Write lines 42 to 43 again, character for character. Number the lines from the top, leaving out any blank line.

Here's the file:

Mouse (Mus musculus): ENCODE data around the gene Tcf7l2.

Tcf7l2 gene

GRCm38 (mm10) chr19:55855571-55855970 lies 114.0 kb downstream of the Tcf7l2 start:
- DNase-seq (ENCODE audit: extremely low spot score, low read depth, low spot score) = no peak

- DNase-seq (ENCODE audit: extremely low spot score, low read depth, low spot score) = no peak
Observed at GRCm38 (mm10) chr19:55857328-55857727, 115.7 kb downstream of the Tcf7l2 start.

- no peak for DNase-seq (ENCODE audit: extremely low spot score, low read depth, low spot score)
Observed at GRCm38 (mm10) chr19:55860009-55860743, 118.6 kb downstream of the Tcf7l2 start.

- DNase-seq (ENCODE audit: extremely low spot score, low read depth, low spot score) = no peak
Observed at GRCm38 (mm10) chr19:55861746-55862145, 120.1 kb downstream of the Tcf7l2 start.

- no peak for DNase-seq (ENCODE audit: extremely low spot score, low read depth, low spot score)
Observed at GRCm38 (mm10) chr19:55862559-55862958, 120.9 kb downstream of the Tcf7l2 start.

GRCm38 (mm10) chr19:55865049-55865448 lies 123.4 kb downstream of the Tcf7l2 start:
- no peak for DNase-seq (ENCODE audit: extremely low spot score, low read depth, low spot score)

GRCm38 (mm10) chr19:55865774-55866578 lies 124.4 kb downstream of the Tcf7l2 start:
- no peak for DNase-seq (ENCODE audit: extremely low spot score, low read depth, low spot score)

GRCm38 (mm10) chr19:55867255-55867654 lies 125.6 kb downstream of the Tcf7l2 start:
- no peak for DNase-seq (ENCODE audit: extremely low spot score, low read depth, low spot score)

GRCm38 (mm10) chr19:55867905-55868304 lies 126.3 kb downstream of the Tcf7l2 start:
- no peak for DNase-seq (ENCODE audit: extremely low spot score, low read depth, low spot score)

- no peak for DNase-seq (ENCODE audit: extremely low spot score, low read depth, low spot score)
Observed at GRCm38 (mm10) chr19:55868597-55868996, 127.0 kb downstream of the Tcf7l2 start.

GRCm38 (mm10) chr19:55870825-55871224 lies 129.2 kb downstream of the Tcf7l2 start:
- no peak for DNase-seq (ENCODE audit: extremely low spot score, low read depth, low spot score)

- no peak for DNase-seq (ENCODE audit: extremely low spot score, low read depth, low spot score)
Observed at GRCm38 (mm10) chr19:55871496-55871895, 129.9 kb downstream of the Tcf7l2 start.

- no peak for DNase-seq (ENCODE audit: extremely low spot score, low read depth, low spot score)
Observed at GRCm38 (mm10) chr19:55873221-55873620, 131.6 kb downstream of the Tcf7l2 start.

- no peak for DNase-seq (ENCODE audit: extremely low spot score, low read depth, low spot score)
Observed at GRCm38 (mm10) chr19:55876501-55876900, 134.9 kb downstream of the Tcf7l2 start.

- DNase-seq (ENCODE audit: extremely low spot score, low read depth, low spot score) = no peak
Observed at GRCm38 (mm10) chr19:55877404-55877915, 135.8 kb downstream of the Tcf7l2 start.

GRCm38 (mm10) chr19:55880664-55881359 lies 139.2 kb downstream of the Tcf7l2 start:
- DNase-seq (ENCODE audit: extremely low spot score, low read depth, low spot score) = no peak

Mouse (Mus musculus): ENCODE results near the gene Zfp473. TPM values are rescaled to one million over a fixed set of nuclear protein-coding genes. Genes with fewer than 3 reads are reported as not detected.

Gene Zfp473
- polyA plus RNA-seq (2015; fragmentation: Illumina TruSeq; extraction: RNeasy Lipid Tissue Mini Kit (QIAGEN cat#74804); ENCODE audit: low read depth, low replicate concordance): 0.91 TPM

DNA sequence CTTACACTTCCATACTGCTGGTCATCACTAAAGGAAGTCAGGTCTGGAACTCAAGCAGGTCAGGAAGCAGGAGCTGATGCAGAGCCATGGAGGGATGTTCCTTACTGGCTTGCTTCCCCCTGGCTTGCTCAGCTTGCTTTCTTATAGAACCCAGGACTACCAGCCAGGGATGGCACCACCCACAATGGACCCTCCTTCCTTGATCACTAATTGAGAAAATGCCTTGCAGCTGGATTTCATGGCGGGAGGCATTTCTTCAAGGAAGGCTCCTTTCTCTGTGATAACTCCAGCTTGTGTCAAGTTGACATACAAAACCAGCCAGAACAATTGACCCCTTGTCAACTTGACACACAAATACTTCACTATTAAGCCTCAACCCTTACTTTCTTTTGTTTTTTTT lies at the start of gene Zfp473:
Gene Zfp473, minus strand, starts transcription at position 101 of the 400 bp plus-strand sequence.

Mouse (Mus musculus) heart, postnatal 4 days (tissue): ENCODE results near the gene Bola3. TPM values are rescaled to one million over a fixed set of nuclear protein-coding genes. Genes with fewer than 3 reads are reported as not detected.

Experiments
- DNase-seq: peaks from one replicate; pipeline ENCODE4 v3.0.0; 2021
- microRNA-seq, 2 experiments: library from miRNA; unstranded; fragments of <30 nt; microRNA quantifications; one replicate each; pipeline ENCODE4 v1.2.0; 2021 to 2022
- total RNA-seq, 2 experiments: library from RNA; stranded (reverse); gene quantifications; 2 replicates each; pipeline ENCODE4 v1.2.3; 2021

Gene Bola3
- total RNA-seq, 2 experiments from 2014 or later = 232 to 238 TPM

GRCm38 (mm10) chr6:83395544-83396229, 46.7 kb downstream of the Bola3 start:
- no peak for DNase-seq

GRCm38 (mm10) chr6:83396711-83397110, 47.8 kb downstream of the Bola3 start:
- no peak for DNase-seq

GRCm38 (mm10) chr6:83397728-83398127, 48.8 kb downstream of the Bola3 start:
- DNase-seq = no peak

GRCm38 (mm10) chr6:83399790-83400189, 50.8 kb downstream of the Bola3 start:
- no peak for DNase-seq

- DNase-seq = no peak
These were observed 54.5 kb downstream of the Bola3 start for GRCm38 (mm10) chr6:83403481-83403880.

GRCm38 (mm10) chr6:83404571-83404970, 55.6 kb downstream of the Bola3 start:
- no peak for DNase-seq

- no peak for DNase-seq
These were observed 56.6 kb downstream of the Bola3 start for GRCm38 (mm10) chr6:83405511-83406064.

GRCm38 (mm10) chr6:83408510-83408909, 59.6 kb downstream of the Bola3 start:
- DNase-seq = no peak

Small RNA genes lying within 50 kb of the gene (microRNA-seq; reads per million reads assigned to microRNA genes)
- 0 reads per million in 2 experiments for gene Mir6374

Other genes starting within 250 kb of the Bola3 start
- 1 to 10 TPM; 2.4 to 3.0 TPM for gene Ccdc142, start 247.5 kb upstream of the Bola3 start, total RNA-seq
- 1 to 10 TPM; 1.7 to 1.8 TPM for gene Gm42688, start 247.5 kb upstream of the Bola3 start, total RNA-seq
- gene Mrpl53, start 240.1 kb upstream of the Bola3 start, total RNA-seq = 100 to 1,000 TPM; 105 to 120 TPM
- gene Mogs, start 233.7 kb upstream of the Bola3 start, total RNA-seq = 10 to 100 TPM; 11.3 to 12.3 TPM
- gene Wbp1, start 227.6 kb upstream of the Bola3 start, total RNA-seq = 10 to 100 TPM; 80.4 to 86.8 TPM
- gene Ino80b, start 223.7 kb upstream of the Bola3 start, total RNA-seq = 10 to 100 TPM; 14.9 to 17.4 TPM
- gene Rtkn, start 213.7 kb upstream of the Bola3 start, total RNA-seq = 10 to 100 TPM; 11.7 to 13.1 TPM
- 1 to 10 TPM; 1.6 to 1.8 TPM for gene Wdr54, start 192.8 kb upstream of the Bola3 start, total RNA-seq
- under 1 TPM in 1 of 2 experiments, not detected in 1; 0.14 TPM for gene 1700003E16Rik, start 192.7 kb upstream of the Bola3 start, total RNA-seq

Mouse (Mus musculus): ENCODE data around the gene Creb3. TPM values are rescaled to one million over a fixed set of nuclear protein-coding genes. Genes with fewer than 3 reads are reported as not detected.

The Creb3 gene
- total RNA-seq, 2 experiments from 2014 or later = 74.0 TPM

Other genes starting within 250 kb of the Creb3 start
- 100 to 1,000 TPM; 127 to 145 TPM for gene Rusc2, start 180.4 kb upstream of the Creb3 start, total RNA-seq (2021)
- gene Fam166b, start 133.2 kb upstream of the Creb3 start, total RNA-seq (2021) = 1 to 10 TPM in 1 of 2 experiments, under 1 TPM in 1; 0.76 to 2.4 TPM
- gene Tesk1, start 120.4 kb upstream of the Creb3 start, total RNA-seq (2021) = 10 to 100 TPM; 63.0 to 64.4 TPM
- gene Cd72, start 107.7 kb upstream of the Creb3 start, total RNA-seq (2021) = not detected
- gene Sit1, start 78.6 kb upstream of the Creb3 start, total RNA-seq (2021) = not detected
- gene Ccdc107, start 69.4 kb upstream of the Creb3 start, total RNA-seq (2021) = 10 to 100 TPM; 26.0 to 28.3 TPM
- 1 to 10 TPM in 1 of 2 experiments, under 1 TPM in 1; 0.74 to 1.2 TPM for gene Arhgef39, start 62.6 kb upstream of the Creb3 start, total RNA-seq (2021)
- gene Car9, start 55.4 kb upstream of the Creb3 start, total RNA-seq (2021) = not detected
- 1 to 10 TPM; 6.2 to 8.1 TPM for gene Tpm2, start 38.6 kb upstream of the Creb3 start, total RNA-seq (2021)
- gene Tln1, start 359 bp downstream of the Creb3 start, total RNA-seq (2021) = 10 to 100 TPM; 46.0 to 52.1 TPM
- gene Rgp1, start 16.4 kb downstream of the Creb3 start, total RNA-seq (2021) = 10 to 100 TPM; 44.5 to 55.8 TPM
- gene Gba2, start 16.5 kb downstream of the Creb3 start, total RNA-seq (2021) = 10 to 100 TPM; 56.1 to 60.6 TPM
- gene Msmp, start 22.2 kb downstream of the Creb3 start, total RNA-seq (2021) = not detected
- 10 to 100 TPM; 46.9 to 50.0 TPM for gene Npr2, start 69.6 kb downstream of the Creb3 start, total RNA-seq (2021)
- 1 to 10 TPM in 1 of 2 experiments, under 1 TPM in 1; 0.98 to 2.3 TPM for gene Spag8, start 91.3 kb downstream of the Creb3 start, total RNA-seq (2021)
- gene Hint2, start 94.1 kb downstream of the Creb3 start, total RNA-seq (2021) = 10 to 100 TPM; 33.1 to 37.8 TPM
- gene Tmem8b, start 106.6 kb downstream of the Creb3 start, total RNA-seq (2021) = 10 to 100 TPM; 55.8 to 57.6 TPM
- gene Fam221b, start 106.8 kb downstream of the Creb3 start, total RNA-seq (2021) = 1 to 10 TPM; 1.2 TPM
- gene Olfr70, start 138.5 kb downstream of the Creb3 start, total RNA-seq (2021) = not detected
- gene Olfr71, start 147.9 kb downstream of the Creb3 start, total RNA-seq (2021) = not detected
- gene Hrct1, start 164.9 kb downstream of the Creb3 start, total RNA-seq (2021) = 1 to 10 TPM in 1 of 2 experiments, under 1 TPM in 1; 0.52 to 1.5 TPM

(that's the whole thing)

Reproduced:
- DNase-seq: peaks from one replicate; pipeline ENCODE4 v3.0.0; 2021
- microRNA-seq, 2 experiments: library from miRNA; unstranded; fragments of <30 nt; microRNA quantifications; one replicate each; pipeline ENCODE4 v1.2.0; 2021 to 2022